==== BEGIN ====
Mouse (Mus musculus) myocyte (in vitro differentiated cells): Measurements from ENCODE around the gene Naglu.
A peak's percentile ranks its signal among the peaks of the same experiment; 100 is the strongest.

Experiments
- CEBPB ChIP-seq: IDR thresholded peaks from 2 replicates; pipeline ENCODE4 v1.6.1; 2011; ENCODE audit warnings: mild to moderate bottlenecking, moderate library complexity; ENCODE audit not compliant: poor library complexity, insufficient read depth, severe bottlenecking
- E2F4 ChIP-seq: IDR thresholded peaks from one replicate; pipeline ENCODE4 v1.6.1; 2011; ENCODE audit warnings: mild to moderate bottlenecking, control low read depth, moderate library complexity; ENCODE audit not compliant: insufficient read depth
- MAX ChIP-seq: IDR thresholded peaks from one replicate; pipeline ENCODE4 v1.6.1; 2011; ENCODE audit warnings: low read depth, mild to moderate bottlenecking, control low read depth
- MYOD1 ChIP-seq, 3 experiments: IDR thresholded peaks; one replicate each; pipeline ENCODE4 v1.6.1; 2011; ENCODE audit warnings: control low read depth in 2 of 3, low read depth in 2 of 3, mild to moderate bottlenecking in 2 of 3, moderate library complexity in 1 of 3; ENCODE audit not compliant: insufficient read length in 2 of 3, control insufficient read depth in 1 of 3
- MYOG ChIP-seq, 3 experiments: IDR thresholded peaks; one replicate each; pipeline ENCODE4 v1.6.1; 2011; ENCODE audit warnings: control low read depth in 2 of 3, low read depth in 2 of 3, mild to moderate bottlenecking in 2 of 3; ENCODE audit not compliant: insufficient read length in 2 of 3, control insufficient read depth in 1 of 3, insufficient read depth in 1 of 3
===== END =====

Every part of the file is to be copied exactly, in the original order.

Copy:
Mouse (Mus musculus) myocyte (in vitro differentiated cells): Measurements from ENCODE around the gene Naglu.
A peak's percentile ranks its signal among the peaks of the same experiment; 100 is the strongest.

Experiments
- CEBPB ChIP-seq: IDR thresholded peaks from 2 replicates; pipeline ENCODE4 v1.6.1; 2011; ENCODE audit warnings: mild to moderate bottlenecking, moderate library complexity; ENCODE audit not compliant: poor library complexity, insufficient read depth, severe bottlenecking
- E2F4 ChIP-seq: IDR thresholded peaks from one replicate; pipeline ENCODE4 v1.6.1; 2011; ENCODE audit warnings: mild to moderate bottlenecking, control low read depth, moderate library complexity; ENCODE audit not compliant: insufficient read depth
- MAX ChIP-seq: IDR thresholded peaks from one replicate; pipeline ENCODE4 v1.6.1; 2011; ENCODE audit warnings: low read depth, mild to moderate bottlenecking, control low read depth
- MYOD1 ChIP-seq, 3 experiments: IDR thresholded peaks; one replicate each; pipeline ENCODE4 v1.6.1; 2011; ENCODE audit warnings: control low read depth in 2 of 3, low read depth in 2 of 3, mild to moderate bottlenecking in 2 of 3, moderate library complexity in 1 of 3; ENCODE audit not compliant: insufficient read length in 2 of 3, control insufficient read depth in 1 of 3
- MYOG ChIP-seq, 3 experiments: IDR thresholded peaks; one replicate each; pipeline ENCODE4 v1.6.1; 2011; ENCODE audit warnings: control low read depth in 2 of 3, low read depth in 2 of 3, mild to moderate bottlenecking in 2 of 3; ENCODE audit not compliant: insufficient read length in 2 of 3, control insufficient read depth in 1 of 3, insufficient read depth in 1 of 3